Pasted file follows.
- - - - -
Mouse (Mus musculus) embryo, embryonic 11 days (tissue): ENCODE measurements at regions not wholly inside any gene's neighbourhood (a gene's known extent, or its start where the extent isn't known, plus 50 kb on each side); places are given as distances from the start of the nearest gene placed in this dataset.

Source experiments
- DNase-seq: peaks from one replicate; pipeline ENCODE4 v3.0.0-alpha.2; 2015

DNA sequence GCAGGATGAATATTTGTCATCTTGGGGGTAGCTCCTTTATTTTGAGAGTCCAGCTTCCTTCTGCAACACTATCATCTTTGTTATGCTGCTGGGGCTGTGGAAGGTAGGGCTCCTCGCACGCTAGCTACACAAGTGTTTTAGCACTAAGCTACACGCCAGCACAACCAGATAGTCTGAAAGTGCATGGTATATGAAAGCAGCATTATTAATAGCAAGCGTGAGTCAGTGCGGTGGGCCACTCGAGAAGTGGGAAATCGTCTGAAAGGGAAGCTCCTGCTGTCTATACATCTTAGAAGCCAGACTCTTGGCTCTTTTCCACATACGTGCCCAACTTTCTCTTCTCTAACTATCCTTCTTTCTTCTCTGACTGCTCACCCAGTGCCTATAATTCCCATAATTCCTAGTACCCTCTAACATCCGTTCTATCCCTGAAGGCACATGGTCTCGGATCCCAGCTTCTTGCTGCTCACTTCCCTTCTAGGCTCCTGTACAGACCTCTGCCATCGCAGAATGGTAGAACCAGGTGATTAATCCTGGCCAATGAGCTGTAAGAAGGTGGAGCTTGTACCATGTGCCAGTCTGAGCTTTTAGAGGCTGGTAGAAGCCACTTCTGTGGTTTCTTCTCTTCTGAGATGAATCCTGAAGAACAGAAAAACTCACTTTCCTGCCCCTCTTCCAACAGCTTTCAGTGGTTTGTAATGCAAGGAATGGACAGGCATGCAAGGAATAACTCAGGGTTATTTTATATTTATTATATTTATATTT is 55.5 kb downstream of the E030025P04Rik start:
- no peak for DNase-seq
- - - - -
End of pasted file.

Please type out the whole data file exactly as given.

Mouse (Mus musculus) embryo, embryonic 11 days (tissue): ENCODE measurements at regions not wholly inside any gene's neighbourhood (a gene's known extent, or its start where the extent isn't known, plus 50 kb on each side); places are given as distances from the start of the nearest gene placed in this dataset.

Source experiments
- DNase-seq: peaks from one replicate; pipeline ENCODE4 v3.0.0-alpha.2; 2015

DNA sequence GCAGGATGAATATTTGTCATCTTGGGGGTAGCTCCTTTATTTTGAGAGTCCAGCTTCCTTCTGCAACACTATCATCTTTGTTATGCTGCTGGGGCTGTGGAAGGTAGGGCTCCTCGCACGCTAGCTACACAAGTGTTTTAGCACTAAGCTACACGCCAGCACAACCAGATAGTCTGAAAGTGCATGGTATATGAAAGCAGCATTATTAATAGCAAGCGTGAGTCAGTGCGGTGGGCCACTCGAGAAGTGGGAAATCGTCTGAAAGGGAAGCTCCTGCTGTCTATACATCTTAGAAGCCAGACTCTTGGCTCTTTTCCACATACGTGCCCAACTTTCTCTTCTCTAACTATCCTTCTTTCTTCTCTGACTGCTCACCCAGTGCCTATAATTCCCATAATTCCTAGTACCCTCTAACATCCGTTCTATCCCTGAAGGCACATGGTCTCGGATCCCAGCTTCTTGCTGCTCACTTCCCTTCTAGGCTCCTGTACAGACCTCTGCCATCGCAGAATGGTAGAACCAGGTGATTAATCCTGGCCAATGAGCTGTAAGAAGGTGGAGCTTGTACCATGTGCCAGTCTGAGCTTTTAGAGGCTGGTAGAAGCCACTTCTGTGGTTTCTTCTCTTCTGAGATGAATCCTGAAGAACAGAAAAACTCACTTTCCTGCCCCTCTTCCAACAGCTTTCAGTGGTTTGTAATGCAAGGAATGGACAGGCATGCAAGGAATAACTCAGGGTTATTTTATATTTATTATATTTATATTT is 55.5 kb downstream of the E030025P04Rik start:
- no peak for DNase-seq